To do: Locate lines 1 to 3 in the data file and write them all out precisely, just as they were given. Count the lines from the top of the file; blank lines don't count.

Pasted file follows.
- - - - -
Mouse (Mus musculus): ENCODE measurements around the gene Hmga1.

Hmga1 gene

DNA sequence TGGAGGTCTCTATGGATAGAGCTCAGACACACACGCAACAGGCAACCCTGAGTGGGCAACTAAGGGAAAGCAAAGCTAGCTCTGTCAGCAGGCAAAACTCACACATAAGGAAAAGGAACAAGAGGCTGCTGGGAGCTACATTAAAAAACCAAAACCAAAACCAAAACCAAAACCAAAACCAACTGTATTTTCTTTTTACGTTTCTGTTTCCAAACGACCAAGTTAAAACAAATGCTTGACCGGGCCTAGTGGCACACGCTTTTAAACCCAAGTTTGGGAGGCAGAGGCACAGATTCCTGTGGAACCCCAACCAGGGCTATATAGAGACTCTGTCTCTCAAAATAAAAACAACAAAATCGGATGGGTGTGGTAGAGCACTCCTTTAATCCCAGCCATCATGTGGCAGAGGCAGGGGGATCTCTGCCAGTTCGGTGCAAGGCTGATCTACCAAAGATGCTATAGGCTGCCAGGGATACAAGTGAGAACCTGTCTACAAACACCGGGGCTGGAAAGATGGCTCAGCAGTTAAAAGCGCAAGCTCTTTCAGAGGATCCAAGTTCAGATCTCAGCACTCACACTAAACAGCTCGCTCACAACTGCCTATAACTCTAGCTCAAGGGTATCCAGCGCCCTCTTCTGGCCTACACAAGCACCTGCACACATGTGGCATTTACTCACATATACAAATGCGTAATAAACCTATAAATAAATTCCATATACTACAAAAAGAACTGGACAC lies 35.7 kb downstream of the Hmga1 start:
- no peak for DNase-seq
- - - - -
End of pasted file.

Mouse (Mus musculus): ENCODE measurements around the gene Hmga1.

Hmga1 gene

DNA sequence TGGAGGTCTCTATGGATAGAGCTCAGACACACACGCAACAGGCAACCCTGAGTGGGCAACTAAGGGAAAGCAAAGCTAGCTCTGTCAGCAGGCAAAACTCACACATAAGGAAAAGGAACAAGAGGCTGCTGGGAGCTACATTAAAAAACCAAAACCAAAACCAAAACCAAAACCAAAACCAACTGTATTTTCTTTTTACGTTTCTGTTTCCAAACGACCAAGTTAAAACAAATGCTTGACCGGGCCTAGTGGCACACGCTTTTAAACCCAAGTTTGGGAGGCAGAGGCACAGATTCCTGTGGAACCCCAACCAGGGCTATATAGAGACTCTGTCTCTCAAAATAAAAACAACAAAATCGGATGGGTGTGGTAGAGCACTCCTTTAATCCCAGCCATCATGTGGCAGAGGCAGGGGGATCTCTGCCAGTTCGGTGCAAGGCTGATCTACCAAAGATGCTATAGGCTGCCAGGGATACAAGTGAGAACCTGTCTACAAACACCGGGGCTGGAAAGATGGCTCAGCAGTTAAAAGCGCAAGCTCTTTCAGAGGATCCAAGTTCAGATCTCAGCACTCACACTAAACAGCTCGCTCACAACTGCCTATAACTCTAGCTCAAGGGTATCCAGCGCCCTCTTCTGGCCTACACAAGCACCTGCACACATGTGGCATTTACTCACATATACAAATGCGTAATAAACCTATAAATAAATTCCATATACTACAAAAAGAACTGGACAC lies 35.7 kb downstream of the Hmga1 start: